With a burst of refreshed energy, Cory and Tristan return from the nordic wonderland that is Iceland, hoping to catch up on a few flicks they missed in the past two weeks.
First, Tristan takes us on two very disparate sci-fi journeys, one in Luc Besson’s grand masterpiece Valerian and the City of Planets, an eye-popping visual piece of candy, and the other a vaucuous post-apocalyptic introspection for ape king Caesar in the latest sequel War for the Planet of the Apes – now able to compare to Cory’s notes.
Cory, in the meanwhile, took in the newest Netflix film To the Bone, starring Lily Collins as an anorexic outpatient tended to by Keanu Reeves. He also saw the latest schlockfest from Bruce Willis, First Kill, which contains a surprisingly deft turn from fallen star Hayden Christensen. Another feature Cory saw was The Lovers, a spring indie release that has marvelous roles for Tracy Letts and Debra Winger.
Before all that, Tristan caught up on the past few years with two Best Picture nominees – Philomena (2013) and Lion (2016) – that share the theme of a parent or child finding their missing child or parent. He also saw The Immigrant, a lesser known film featuring Joaquin Phoenix as a grifter who prays on Polish newcomer Marion Cotillard in 1920s Greenwich Village.
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As always, remember to comment responsibly!
Tristan and Cory were a bit busy this week catching up on some of their films from last year. For best picture nominees, Tristan saw the remarkable Arrival, starring Amy Adams and Jeremy Renner trying to determine a way to communicate with an alien species that has populated over the Earth. Cory’s best picture viewing was for Lion, which stars Dev Patel as a lost Indian boy who grows up with a loving Australian family played by Nicole Kidman and David Wenham. He then searches for his missing family back in India thanks to GoogleEarth.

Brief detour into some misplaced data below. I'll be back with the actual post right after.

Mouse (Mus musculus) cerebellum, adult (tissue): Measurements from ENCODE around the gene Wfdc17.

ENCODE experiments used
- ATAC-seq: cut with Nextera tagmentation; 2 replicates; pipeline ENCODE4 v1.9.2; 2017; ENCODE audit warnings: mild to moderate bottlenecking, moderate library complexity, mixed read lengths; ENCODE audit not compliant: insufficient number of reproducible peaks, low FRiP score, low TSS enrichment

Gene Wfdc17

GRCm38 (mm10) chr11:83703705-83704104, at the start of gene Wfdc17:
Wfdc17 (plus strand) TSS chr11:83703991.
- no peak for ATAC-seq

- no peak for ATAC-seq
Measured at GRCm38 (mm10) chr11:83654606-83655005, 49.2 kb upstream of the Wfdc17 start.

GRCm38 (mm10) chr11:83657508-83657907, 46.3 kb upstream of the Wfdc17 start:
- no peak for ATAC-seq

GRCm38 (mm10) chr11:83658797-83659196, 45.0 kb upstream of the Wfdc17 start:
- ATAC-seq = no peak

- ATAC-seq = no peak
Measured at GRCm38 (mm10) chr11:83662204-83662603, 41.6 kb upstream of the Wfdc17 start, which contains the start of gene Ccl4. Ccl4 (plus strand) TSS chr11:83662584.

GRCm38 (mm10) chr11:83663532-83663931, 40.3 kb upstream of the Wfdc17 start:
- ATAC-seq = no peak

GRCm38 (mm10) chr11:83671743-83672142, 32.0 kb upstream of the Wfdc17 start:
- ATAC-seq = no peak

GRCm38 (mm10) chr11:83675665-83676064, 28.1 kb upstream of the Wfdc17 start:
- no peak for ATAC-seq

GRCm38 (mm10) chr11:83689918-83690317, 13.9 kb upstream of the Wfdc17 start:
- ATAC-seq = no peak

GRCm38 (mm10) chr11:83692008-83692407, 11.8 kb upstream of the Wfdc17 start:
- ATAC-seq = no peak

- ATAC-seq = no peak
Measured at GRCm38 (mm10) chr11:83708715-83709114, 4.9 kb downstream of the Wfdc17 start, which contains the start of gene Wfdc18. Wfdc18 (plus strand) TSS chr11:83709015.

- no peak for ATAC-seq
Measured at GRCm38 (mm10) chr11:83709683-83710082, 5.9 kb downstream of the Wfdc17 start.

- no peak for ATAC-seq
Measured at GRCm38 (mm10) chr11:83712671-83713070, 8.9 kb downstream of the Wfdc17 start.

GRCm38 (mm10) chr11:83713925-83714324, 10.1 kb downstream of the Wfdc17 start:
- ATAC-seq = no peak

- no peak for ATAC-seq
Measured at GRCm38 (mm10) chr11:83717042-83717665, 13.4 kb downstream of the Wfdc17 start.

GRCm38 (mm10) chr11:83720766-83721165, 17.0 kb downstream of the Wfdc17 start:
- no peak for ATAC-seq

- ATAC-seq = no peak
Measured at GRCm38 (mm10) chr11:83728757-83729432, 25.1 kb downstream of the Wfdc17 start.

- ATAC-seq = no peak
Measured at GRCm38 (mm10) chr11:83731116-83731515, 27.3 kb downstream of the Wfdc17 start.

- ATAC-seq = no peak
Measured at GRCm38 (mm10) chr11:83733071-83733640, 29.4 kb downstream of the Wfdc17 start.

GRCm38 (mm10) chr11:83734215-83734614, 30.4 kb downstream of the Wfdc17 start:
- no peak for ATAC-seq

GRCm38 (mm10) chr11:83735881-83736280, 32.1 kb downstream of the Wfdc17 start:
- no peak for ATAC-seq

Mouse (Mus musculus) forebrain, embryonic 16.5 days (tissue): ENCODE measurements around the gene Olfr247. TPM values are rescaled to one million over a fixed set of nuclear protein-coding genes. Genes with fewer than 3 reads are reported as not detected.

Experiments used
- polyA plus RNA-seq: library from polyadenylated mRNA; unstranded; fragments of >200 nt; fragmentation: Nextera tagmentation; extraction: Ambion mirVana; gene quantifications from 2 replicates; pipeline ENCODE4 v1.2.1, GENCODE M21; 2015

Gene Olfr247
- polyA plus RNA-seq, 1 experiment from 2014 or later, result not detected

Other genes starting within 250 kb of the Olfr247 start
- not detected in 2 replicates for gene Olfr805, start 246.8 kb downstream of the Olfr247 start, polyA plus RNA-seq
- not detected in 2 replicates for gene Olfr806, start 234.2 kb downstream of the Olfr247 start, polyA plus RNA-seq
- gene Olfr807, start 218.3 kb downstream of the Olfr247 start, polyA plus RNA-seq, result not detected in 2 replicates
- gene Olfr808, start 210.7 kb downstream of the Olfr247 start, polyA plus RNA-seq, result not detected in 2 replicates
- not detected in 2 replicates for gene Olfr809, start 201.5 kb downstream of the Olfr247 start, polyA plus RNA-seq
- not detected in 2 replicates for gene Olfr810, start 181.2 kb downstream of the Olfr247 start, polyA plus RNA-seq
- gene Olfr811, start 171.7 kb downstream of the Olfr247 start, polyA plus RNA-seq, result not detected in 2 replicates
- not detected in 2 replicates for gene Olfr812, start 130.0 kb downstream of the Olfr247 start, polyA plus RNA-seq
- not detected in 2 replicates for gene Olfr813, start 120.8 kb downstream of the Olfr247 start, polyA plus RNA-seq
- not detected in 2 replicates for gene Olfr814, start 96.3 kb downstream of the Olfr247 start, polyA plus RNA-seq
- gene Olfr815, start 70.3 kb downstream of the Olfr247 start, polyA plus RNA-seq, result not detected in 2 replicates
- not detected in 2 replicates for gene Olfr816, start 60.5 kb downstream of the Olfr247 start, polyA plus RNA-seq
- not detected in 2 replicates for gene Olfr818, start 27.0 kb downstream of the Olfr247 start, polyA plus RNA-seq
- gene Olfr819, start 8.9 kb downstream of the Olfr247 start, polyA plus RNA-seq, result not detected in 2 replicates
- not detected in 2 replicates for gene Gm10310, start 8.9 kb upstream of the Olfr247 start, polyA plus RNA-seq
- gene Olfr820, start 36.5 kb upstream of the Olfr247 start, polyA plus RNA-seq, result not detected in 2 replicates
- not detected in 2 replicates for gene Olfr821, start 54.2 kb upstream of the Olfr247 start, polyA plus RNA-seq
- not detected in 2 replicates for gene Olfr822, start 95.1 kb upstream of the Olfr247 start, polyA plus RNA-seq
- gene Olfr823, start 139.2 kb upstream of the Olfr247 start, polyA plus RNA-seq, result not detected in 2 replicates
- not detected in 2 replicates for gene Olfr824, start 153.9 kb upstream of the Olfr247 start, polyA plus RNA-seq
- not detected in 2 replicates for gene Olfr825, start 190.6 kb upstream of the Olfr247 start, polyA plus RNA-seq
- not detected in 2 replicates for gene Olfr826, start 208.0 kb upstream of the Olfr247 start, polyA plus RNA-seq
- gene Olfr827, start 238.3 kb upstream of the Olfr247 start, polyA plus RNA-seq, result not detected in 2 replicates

Tristan took the chance to send himself back in time to see some Best Picture nominees from yesteryear, including 1975 nominee Barry Lyndon, another directing masterpiece from Stanley Kubrick that follows the titular character, played by Ryan O’Neal, as he navigates mid-19th-century Europe and all its pitfalls. Further back was war film The Sand Pebbles, a 1966 rumination on the dangers of peace time naval action in the South China Sea in the shadow between two World Wars that sees Steve McQueen sent to gunboat San Pablo, captained by a megalomaniacal Richard Crenna. It also features the first appearance on screen by Candice Bergen.
Before those, Cory discusses two other more recent releases, including the long-delayed Gold, with treasure-seeker Matthew McConaughey attempting his own Jordan Belfort impression, albeit with paunch and hair loss down in southeast Asia. He also saw last week’s latest Resident Evil chapter, which has claimed to be the final one. It probably won’t be.
Then the pair finally culminate in our featured feature, American Pastoral, a tone-deaf adaptation of Philip Roth’s 1996 Pulitzer Prize winning novel that Ewan McGregor attempted to wrest from Hollywood blacklist throes. Find out below if he does.
Before we go, Tristan also discusses two very recent television premieres – Powerless on NBC and Santa Clarita Diet on Netflix. Listen in below to find out what you’re binging next, and remember to comment responsibly!